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Re: [xmca] fetishism | word meaning
On 10 June 2011 00:14, Joseph Gilbert <email@example.com> wrote:
> Do you suppose that there is any, or do you experience any, relationship
> between any particular phone, when heard, and a particular feeling-reaction.
Yes, I do suppose.
> If we admit that there is no perception without being affected by the thing
> perceived, then phones must affect us. So, what is the effect of a given
Fear of phone spam in my case.
> Are we affected identically by all phones or differently by different
Differently, for me.
> What is the mechanism of non-verbal, vocal communication in humans and
> other species?
My hypothesis is that it is various degrees of dialogical appreciation,
dependent on the sophistication of the nervous system.
> If we are, in fact, affected feeling-wise by our specific phones, then how
> is our subliminal perception of things affected by the vocal sounds we use
> to refer to them?
I'd say that the tone (timbre) of our sounds is, to some degree, a function
of our affect, etc.
There are more subtleties, ofcourse. In a particular mood, particular
images (including words) will come to mind.
> I see that the preponderance of spoken language's communicative
> function takes place subconsciously. Do you recognize or look for the
> subconscious effects on us of the sounds we use to form our spoken words?
> On a personal note, do you sense any arrogance in your reply to my
> last e-mail?
No. Mostly clarity. Take care though, Joseph. Some people find it very
easy to project their experiences.
> First you identify yourselves as "scientists and schlors".
No. I identified. Note that this list is not comprehensive. Here be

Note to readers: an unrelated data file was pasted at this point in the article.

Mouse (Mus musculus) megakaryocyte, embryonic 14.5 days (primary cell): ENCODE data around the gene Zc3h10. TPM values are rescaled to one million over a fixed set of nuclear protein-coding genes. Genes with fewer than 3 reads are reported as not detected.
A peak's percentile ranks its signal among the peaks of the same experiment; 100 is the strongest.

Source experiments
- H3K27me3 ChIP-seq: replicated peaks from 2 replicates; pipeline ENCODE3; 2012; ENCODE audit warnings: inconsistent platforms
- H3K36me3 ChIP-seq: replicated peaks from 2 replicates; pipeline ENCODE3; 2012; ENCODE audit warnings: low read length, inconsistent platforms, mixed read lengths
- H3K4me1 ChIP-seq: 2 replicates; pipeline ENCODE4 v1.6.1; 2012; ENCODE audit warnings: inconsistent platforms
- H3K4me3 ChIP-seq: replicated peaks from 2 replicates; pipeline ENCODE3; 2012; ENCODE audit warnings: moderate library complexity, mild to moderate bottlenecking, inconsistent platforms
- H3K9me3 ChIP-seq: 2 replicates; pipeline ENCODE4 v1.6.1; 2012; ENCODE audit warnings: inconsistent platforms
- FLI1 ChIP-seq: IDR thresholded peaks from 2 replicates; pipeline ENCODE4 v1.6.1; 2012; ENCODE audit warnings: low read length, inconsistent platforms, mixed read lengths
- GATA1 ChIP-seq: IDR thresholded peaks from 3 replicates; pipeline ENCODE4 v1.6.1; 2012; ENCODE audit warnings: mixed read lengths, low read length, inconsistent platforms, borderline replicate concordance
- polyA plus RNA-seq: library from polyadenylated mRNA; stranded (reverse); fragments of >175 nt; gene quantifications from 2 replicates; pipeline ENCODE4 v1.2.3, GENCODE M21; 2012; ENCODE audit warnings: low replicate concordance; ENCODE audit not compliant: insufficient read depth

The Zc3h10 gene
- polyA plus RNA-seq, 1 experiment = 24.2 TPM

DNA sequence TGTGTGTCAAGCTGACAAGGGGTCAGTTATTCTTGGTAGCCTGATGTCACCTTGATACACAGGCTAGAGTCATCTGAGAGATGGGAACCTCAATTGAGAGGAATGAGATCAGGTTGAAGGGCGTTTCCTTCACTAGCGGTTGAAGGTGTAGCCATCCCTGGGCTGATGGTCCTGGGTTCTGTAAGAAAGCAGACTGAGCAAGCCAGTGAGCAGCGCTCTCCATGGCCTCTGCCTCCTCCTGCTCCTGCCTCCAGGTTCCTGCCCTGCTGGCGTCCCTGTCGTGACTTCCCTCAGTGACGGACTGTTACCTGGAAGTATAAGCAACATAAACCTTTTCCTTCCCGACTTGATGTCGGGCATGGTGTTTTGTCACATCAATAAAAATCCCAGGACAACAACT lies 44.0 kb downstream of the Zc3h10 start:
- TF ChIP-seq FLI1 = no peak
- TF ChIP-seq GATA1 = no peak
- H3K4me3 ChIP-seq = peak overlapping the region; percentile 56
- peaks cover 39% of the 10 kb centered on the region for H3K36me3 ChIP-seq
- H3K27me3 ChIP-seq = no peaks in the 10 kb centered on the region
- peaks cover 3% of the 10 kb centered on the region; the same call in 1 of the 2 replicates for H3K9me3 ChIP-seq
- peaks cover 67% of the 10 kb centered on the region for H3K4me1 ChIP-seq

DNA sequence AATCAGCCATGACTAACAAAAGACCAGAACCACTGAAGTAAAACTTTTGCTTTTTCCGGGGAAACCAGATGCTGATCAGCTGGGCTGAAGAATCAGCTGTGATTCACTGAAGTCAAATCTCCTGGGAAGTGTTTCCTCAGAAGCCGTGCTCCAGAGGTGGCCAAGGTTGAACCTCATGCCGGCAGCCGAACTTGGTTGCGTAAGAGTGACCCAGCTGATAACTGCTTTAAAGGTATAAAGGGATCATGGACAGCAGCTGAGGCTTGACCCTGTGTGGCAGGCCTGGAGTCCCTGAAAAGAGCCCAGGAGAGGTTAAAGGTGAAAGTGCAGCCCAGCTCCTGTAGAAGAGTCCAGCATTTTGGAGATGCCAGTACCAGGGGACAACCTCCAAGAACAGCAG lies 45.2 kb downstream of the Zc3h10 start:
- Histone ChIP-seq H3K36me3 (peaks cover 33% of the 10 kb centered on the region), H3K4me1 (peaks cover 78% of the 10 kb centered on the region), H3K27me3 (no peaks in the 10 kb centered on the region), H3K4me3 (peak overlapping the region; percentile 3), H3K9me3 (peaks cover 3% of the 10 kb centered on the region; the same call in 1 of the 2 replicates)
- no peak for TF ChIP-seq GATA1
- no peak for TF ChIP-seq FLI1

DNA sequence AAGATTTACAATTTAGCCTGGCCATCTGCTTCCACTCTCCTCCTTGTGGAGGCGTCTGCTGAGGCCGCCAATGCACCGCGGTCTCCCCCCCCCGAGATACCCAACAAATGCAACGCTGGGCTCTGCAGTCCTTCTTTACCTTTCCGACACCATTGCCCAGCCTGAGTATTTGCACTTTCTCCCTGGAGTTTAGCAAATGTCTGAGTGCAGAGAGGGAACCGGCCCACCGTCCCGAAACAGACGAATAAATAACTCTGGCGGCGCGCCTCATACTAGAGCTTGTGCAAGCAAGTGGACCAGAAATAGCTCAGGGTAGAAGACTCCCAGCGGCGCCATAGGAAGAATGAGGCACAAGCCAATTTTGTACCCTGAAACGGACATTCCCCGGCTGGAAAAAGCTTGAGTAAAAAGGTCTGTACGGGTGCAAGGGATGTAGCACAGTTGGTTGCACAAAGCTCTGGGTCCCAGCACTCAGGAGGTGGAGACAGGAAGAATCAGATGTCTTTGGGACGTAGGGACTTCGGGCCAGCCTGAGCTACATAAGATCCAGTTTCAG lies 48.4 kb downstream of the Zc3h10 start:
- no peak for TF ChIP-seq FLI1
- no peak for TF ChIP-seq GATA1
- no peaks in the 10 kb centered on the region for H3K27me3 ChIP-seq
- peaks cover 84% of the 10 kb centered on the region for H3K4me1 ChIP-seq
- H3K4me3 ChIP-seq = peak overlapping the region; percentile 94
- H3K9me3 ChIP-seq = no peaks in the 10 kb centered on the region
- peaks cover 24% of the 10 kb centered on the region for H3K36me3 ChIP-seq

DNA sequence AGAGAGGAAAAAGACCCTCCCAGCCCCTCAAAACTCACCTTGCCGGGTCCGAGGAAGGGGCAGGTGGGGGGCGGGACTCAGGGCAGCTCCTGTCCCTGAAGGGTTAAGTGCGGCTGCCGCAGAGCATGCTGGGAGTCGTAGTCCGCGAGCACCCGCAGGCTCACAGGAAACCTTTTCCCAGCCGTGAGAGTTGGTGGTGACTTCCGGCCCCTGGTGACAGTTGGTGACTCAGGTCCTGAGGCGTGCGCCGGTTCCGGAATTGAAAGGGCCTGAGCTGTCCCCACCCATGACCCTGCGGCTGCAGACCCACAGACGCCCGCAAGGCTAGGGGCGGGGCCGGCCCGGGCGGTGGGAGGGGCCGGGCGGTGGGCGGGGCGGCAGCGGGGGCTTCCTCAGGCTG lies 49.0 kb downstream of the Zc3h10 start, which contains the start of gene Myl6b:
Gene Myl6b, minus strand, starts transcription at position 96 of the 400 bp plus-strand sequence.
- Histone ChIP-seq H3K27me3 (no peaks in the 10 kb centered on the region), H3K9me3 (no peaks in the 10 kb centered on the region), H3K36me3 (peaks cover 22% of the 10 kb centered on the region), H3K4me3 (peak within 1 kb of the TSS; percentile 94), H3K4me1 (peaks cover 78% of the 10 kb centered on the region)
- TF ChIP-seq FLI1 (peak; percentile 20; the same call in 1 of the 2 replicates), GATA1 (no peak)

scholars and scientists doesn't exclude readers and those of curious minds.
I think this kind of error is making things difficult for you, Joseph.
Very well. So you are... I already knew that. Therefore, what? I am
> heartened to hear you refer to your group as "A well meaning and thoughtful
> bunch". That is something we all should strive for. Were you saying that I
> was "inflicting you with help"? Were you saying that I was not being
> "precise" enough for the purposes of this exchange? Finally, I was not
> intentionally aksing questions, but rather sharing thoughts on a subject
> with which you seemingly deal. A questioner/requester, in the your context,
> is a supplicant. Are you suggesting that I assume that role here?
None other than the basic protocol of genuine assistance. Without good
feedback that is sought out, we're lost.
> As a matter of personal curiouity; what answers were you seeking
> that caused you to pursue these studies?
Pretty much as it says on the members list.
> I was looking to understand how we are, as a species, affected by
> our spoken language, - our culture.
There's plenty to wonder about there. It's obviously something you have
lots of energy for.
> J. Gilbert
> On Jun 9, 2011, at 2:20 PM, Huw Lloyd wrote:
> On 9 June 2011 20:22, Joseph Gilbert <firstname.lastname@example.org> wrote:
>> Dear All:
>>> I do not intend to offend, however faced with the choice in front of me
>>> withdrawing from this forum or of sharing my perspective on spoken
>>> I choose the later. If one is passionately pursuing understanding, one,
>>> above all else, looks for the causes of whatever one is seeking to
>>> understand. I am not interested in participating in pointless chit-chat
>>> as a
>>> social activity/exercise. And I am not much interested in what others who
>>> came before have said about my subject of interest, if their
>>> do not facilitate my own understanding. I have found the information I
>>> to share only by focusing on the fundamental causative forces that
>>> spoken language.
>> If those I would like to share my findings with would be more
>>> concerned with delving into the matter before us, and be willing to
>>> sincerely look for answers, than they are to maintain and defend their
>>> assumed position, I believe a genuine dialog could take place. Rarifying
>>> discussion by unnecessarily complicating the search for clarity creates a
>>> false aura of expertise around those who are initiated into the lingo,
>>> seems to enable them to establish and protect their status as
>>> for the ivory-towered dispensers of "truth".
>> xmca is an extension of a (scientific) journal, mca. Here be scientists
>> scholars. A well meaning and thoughtful bunch, mind you. However, to
>> being inflicted with help, some precision is required. If you want to
>> increase the chances of a particular kind of answer, or dialogue, you'll
>> need to ask a particular kind of question/request.
>> xmca mailing list
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